Here’s a lesson in basic box office science: horror movies make money. When horror movies make money, they tend to beget horror movie sequels and prequels, hence the mercifully defunct Saw series’ long-overstayed welcome. So the rare horror movie that’s both well-made and self-contained should be cherished. There’s something to be said for horror that stands alone and doesn’t demand a follow up, which is why last year’s The Conjuring is such a gem. It’s as clear an example of a one-off as any; how can the travails of the Perron family be split into a multi-part narrative?
Apparently by according a feature film’s worth of fresh content to one of its most minor elements. Fast forward to now, and we’re staring down the barrel of Annabelle, the origin story of the possessed doll that serves as the fixture of The Conjuring’s opening sequence. Remember: science! Massive worldwide grosses all but assured the film’s existence, so maybe it’s best to just take the bad with the good.
Too bad the former so roundly outweighs the latter. A recap: The Conjuring briefly acquainted us with Annabelle, a scuffed-up porcelain moppet that houses a truly malevolent spirit. In Annabelle, she’s a harmless indulgence purchased by loving, occasionally condescending husband John (Ward Horton) for his pregnant, hormonal wife, Mia (Annabelle Wallis), at least until a pair of deranged Manson surrogates break into their home. The scuffle ends poorly for the cultist, but one of them latches her essence onto the doll before passing, and thus commences a campaign of terror against the hapless Mia.
It’d take real effort to produce a more useless horror spin-off than Annabelle; this is a movie that’s satisfied with repeatedly winking and nodding at its progenitor without bothering to find its own reason for being. Worse, the film raises more logical questions than it can successfully answer, and if there’s one sure way to harsh a viewer’s horror-movie buzz, it’s by broaching rationality in a story about an evil toy. No one wants to wonder why the toy is allowed to stick around after a devil-worshipping weirdo bleeds all over it. They want to stew in anxiety over whatever nefarious thing the toy might do next.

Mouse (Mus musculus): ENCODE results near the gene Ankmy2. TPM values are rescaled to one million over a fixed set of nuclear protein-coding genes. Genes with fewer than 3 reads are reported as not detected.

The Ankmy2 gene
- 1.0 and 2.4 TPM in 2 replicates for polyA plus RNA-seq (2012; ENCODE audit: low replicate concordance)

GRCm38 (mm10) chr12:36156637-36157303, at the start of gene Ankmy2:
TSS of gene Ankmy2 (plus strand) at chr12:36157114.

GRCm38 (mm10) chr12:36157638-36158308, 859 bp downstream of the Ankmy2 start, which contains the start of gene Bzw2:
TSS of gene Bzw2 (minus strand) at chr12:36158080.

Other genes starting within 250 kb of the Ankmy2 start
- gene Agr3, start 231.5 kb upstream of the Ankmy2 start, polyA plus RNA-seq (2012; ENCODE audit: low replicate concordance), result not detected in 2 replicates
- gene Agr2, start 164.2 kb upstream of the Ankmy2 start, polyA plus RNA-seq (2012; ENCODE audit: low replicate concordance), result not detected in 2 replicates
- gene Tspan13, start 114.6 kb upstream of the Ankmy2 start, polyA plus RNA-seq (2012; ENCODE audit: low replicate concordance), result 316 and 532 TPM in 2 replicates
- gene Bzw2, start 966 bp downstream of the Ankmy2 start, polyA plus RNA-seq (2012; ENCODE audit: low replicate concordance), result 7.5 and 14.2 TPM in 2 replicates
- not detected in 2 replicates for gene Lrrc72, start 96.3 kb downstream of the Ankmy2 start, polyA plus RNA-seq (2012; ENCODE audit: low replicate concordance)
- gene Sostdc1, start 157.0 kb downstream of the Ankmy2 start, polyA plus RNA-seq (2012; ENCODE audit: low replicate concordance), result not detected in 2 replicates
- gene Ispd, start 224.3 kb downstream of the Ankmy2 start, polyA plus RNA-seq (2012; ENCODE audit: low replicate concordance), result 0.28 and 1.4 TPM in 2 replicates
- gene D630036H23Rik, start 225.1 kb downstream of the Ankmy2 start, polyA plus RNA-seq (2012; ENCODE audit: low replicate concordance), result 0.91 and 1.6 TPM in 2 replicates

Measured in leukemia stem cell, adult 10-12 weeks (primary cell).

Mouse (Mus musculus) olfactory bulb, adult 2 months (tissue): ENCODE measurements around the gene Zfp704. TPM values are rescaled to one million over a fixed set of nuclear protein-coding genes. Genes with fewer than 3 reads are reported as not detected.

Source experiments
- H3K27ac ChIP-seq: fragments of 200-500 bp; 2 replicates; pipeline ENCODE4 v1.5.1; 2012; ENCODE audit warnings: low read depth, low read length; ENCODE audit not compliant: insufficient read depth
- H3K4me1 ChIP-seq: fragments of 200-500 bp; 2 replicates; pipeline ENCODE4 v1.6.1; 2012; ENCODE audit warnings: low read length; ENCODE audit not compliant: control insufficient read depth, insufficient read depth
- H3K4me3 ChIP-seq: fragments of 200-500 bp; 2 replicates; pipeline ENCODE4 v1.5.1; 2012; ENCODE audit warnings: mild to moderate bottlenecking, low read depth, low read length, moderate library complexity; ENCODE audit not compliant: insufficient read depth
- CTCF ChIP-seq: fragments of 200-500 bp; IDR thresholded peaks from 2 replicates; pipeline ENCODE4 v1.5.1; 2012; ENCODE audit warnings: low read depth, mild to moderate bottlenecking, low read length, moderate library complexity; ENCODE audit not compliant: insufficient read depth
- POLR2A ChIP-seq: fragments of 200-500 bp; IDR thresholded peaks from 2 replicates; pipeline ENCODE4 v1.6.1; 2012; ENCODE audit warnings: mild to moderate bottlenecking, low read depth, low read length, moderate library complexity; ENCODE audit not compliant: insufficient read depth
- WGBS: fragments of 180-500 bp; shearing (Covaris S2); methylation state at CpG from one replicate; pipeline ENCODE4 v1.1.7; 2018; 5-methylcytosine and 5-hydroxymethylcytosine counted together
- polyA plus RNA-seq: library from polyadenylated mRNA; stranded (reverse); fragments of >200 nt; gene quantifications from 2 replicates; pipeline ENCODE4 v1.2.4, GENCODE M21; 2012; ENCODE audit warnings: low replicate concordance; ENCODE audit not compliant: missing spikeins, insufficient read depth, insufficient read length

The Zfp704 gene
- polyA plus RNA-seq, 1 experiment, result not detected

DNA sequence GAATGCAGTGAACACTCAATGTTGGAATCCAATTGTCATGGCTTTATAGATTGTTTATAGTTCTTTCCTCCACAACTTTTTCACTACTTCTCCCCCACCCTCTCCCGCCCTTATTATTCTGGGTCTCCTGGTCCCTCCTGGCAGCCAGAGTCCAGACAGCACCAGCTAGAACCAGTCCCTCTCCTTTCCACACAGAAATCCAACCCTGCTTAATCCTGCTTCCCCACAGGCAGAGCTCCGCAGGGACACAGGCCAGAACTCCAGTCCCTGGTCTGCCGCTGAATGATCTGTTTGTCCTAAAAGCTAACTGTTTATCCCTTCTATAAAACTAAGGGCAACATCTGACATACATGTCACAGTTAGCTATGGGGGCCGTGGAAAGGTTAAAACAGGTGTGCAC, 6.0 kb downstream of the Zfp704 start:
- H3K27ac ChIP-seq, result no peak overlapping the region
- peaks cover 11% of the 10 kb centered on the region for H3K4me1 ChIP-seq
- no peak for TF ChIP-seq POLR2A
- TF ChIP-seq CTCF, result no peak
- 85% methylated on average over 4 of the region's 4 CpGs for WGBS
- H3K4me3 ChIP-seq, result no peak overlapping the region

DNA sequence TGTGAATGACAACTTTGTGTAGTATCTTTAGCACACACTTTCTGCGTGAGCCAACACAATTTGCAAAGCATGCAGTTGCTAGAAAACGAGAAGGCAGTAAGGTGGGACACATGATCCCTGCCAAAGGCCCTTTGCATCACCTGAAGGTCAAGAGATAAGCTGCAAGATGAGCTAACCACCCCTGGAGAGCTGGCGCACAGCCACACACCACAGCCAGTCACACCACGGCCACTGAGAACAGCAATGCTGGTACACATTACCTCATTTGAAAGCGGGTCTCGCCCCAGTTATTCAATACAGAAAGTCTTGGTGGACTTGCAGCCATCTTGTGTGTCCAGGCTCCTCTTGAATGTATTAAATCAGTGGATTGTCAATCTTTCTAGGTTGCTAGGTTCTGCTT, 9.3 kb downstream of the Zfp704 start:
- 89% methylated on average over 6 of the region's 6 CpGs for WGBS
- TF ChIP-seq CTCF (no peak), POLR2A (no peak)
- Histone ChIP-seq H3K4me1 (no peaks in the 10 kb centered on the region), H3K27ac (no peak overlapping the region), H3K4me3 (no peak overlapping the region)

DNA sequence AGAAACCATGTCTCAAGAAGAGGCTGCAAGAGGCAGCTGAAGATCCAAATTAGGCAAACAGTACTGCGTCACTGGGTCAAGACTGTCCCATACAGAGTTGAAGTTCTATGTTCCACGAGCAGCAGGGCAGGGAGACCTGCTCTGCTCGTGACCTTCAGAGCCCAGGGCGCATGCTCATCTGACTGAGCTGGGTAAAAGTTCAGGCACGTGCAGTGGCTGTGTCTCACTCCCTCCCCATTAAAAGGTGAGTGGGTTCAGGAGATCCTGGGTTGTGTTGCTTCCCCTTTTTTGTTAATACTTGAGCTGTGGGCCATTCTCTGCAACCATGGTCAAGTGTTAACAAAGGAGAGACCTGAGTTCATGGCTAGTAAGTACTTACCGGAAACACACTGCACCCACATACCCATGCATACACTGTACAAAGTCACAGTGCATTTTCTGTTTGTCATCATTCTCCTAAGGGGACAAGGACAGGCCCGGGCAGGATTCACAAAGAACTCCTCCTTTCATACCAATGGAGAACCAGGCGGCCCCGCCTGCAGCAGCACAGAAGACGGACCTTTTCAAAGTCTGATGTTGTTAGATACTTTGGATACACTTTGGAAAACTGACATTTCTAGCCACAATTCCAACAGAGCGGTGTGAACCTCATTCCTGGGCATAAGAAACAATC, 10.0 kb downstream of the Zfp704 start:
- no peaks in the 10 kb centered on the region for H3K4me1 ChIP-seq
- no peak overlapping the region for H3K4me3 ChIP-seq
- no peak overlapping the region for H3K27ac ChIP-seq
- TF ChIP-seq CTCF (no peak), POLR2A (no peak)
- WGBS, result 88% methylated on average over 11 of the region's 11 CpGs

But Annabelle’s chief problem is that it’s dull, which horror movies should never be. They should make you squeal and twitch in your seat. They should make you fall asleep at night with the light on and a baseball bat by your nightstand. At the very least, they should be dramatic, but Annabelle misses as many opportunities for human drama as it does for fright. In fairness, there are a limited number of ways in which a demonic doll can be frightening, particularly when said doll looks like it was made in Evil Co.’s nightmare factory, on an assembly line manned by Satanists. We’re numbed to the film’s basic conceit from the word go, and its scare tactics don’t work by consequence.
The rest of the film is possession-by-numbers, too, so if you’ve seen Rosemary’s Baby or The Exorcist, Annabelle’s bag of tricks feels rote. Electronic devices turn themselves on, stoves fire up on their own, and eventually Mia begins seeing spirits nearly every which way she looks. All the while, no one believes her, except for Evelyn (Alfre Woodard), the film’s resident believer in all things hocus pocus, and Mia’s spiritual advisor, Father Perez (Tony Amendola). The “hysterical woman” motif is outdated, and director John R. Leonetti knows it; his real through-line is about a matter of choice. Early on, Mia makes John swear to save the baby over her in the event of childbirth complications. It’s an interesting theme, and one the film flirts with carrying out to its inevitable conclusion until it blatantly chickens out of respecting its driving thesis.
Ultimately it’s the things Annabelle gets right that prove more frustrating than the things it gets wrong. Leonetti shows he has the requisite skill for orchestrating creative horror beats, and if he steers his film away from the climax it deserves, he at least has ideas kicking around in his head to explore through a genre lens (plus a neat bit of monster design, revealed in the second act). There may be too many heavies here, and the script lacks real fear, but in the end, it’s the realization that at least some thought went into Annabelle that makes it such a disappointment.